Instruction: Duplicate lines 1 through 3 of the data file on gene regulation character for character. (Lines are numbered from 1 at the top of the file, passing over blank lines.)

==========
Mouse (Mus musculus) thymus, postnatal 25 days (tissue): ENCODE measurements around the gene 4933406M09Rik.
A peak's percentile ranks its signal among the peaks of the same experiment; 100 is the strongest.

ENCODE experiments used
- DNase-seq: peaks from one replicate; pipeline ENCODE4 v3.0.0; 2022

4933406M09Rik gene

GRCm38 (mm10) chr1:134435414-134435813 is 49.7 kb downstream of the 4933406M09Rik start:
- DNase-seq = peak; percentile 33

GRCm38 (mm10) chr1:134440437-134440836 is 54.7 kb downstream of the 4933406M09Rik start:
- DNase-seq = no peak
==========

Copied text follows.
Mouse (Mus musculus) thymus, postnatal 25 days (tissue): ENCODE measurements around the gene 4933406M09Rik.
A peak's percentile ranks its signal among the peaks of the same experiment; 100 is the strongest.

ENCODE experiments used